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"More than a place, the Shady Dell was and will forever remain a state of mind." - Shady Del Knight

"More than a place, the Shady Dell was and will forever remain a state of mind." - Shady Del Knight

Thursday, April 6, 2017

Before It Was Soul: The Greatest R&B Records You Never Heard (1942-1957)

Welcome to my new series


In nearly nine years of blogging, this is the
first time I am devoting considerable time
and attention to one of my favorite periods
and favorite styles of music, the Rhythm
and Blues and black doo-wop recordings
of the 40s and 50s. I was in my twenties
when I first got interested in this type of
 music, much of it produced years before
I was born, and I had a decent collection
of vinyl albums covering the genre. I am
excited to share with you in this series
some of my favorite recordings from
"the dawn of doo-wop."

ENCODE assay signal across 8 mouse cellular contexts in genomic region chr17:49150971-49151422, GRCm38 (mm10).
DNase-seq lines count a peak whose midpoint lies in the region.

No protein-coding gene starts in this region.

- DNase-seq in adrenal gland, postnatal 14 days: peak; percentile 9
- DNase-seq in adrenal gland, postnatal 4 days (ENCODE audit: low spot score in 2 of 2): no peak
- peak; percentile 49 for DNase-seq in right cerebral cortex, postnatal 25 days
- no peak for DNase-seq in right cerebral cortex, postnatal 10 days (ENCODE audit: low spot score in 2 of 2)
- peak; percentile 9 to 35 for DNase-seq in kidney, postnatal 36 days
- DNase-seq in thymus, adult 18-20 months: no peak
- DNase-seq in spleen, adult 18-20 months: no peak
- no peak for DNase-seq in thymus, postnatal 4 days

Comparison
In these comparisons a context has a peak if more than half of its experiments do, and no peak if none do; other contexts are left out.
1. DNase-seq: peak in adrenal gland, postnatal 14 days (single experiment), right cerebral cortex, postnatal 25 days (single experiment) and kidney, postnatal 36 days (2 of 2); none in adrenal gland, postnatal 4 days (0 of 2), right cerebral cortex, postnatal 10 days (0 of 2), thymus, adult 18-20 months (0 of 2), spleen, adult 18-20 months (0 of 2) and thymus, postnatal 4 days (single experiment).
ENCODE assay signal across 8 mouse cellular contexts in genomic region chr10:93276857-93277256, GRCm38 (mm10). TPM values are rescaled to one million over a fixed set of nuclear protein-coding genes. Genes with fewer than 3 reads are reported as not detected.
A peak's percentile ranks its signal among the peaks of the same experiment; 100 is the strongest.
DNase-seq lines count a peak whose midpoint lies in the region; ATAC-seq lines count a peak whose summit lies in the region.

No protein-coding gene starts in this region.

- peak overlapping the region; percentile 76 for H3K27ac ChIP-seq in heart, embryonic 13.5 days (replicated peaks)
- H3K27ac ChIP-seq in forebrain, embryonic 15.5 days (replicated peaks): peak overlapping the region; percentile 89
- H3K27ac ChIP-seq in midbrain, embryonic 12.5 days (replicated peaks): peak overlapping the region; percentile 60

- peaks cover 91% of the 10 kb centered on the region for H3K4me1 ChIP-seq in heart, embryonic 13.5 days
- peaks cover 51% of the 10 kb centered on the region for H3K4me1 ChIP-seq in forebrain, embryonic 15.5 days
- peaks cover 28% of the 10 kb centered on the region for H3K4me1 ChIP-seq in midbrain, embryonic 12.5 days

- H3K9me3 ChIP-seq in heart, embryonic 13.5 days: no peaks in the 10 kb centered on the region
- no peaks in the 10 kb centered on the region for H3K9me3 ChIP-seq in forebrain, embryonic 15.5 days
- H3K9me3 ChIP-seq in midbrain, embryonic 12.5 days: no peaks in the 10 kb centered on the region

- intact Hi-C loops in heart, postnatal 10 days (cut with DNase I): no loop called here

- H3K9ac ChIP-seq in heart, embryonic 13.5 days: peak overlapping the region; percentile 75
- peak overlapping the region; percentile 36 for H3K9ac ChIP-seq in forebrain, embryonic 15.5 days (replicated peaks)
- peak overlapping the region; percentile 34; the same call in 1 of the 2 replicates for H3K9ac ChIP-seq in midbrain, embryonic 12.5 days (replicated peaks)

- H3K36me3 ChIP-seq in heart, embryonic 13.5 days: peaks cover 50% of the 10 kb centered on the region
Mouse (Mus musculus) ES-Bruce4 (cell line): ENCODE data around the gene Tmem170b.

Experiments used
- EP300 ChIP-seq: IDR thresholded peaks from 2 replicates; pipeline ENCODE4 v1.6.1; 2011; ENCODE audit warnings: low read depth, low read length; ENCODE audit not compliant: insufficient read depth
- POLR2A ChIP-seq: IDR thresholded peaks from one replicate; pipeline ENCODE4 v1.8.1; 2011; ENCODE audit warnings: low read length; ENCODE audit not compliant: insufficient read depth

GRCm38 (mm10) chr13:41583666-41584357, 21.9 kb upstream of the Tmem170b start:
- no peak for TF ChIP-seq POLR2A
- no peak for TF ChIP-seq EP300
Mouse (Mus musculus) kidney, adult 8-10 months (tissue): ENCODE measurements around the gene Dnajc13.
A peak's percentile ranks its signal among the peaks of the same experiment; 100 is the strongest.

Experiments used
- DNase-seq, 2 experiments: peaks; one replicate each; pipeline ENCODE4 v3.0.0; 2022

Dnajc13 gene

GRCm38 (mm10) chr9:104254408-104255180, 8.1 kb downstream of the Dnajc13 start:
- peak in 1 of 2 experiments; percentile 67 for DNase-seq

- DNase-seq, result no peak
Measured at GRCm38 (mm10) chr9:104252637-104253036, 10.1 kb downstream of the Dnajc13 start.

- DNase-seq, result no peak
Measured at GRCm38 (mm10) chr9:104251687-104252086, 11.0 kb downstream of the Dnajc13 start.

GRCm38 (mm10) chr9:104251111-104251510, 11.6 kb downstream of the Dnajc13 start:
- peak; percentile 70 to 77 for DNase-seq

In an article I read recently I was surprised
to learn how often the name of Billboard's
black music chart has changed over the
years to reflect changes in the industry
and record buying and listening habits.
Take a moment to click here for that
Wiki page, then scroll down to the
History chapter and view the chart.

The scope of this series is limited to
records that appeared on the three
earliest black charts:

(October 1942 – February 1945)

(February 1945 – June 1949)

(June 1949 – October 1958)

In this modern age we are used to listening
to state-of-the-art digital sound. A hot trend
lately is the house/club remix which adds
a heavy bass beat and other enhancements
to old recordings to "bring them up to date."